Making The Voice Hands-on

Max Addae’s innovative instrument creates new connections between sound and touch.

What if the voice could be manipulated by hand, like so many other musical instruments? That was the question that drove Max Addae, MAS ‘23, to create VocalCords, an innovative music technology that he developed as his thesis project, supervised by Professor Tod Machover, director of the Media Lab’s Opera of the Future group. The project, titled VocalCords: Exploring Tactile Interaction with the Singing Voice, allows users to explore a variety of modifications to their voice with a three-stringed instrument that’s played by hand.


“Everyone is born with a voice, and it’s a very personal and vulnerable instrument,” Addae says. “Singing is often considered a natural talent, but the voice is just as much a learned instrument as any other.” Addae grew up singing in his church choir and developed a deep appreciation for music from a young age. But he recognized that not everyone is comfortable using their voice, and wanted to leverage his interest in computer science to help others become attuned to their natural ability.


“I wanted to develop technology that brings out the innate creativity of vocal exploration, which I think everyone can find empowering,” Addae says.


The project culminated with a final thesis performance in June 2023, supported in part by the Council for the Arts at MIT (CAMIT). After graduating from MIT, Addae went on to participate in the 2024 Guthman Musical Instrument Competition at the Georgia Institute of Technology, where VocalCords was awarded first place. Addae calls the win “unexpected” and one of his most formative experiences, and credits the rich array of collaborators he engaged with at MIT for shaping the project’s evolution and success.

Externalizing The Voice

Addae first came up with the idea for VocalCords in an MAS course taught by Joe Paradiso, the director of the Media Lab’s Responsive Environments group. Coming to MIT from the Oberlin College & Conservatory of Music, where he majored in computer science, technology, and music, Addae’s technical experience had primarily focused on software and programming. But working with different types of hardware in Paradiso’s class, called Sensors for Interactive Environments, compelled Addae to consider the possibility of tactile interventions in the field of music technology.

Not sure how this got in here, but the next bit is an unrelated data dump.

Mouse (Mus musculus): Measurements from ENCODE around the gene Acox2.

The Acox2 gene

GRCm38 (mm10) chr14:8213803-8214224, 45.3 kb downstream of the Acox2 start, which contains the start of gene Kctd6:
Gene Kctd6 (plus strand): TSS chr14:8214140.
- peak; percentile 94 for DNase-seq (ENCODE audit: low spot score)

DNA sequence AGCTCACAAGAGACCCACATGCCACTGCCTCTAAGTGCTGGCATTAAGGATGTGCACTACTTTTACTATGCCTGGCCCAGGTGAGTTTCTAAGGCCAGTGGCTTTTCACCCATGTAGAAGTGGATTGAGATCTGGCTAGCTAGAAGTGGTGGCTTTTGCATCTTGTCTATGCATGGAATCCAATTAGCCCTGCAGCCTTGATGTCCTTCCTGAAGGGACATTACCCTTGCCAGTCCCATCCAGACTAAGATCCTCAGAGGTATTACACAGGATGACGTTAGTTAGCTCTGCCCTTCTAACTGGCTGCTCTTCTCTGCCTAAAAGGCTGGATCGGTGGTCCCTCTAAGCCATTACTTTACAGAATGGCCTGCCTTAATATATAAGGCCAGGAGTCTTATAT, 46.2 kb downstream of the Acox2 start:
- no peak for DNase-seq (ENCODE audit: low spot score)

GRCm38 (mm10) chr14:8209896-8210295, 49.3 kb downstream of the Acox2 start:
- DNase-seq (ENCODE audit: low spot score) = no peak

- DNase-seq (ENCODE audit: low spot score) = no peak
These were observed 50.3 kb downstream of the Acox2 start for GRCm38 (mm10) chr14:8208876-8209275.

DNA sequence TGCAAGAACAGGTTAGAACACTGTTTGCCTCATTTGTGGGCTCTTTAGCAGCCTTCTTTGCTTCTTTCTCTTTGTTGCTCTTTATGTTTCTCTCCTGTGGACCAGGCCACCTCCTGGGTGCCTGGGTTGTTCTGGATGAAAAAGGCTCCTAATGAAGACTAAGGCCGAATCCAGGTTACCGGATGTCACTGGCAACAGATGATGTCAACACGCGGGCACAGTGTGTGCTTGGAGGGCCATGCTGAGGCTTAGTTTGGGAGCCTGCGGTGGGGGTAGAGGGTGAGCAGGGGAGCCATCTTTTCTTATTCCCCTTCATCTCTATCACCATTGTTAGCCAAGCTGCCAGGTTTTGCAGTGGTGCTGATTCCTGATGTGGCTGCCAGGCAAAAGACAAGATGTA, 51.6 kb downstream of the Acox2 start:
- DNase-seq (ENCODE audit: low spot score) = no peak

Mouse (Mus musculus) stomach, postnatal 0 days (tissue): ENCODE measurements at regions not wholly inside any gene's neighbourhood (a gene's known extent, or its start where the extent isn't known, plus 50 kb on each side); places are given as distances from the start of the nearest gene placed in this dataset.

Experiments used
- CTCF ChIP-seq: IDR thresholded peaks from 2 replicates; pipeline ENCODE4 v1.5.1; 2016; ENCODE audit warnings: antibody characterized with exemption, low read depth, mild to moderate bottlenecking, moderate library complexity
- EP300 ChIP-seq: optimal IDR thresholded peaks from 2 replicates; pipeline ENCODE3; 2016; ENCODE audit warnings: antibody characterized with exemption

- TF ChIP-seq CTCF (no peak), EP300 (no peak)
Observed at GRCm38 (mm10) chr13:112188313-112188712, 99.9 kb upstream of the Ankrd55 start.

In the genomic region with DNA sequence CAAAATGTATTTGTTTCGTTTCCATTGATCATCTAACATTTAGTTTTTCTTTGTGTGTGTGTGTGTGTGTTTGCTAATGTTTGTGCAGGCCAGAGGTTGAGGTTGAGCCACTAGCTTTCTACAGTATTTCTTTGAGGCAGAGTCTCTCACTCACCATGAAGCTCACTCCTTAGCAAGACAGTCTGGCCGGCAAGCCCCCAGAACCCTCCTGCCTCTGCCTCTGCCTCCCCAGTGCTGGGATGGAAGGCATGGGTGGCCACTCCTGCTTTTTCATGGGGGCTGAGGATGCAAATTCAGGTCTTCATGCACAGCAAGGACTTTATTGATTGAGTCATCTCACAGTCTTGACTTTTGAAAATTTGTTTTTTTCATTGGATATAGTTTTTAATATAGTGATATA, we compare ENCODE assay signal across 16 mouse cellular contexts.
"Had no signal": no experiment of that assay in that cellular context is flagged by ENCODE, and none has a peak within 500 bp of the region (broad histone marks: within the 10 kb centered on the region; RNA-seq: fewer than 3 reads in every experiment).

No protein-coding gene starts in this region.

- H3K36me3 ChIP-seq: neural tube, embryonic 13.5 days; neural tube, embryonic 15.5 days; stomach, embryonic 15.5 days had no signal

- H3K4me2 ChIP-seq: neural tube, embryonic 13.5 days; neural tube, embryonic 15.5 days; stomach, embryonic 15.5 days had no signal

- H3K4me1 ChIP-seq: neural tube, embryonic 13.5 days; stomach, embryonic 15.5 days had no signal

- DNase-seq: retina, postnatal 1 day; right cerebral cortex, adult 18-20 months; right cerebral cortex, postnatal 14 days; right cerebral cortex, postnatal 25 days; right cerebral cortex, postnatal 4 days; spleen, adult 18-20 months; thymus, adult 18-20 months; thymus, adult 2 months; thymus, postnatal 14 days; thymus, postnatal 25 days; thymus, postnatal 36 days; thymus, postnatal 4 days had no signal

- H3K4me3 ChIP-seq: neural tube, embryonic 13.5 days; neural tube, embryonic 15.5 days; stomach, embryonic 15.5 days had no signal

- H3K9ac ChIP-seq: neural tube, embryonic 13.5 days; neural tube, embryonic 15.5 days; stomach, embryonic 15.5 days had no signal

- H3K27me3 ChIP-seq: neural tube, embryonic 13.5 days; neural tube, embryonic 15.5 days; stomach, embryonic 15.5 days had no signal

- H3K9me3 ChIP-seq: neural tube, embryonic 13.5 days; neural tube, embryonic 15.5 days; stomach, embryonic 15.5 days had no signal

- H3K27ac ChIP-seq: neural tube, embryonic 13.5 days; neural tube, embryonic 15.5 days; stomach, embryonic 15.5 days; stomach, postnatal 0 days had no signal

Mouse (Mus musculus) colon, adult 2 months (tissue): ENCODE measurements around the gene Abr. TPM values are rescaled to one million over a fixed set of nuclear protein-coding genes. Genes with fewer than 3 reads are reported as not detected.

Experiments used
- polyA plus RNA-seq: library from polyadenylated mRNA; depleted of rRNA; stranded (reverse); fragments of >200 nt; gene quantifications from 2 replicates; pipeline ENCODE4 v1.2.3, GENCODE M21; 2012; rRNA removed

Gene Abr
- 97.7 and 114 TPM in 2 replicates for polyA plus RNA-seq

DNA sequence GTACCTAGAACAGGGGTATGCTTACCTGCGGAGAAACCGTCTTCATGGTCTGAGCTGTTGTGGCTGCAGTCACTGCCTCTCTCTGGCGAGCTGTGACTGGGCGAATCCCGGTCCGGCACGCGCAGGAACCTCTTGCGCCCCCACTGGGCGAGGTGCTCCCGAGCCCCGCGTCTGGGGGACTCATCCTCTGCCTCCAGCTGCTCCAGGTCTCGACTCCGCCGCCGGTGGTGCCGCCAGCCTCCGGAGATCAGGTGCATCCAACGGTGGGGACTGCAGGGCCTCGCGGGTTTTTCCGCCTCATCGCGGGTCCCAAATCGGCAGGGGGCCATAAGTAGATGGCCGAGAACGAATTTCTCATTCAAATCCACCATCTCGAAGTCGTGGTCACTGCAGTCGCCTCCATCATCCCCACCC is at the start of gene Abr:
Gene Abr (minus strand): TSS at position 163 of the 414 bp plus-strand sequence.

“A lot of acoustic instruments, like piano and guitar, have an intuitive touch-and-sound relationship,” Addae says. “The voice is internal and can feel very mysterious to people.” But Addae notes that the voice and hands are closely connected both in everyday life (i.e. talking with one’s hands) and in the brain, where the areas that control voice and motor abilities are very near each other.


To create an external instrument that connects voice and touch, Addae used physical rubber cords to act as stretch sensors, pulled across a box that’s open on three sides. “I liked the analogy of these strings as your vocal cords,” Addae says.


The tension in each string correlates to different types of musical tension generated through the voice as the strings are maneuvered by hand. A harmonizer string works to expand and contract the harmony around the voice; a timbral string shapes the tone; and a third rhythmic string corresponds to temporal effects, including delays and echoes. The overall effect in performance, with Addae vocalizing into a microphone while playing the instrument with his hands, creates an otherworldly soundscape derived solely from the sound of his voice.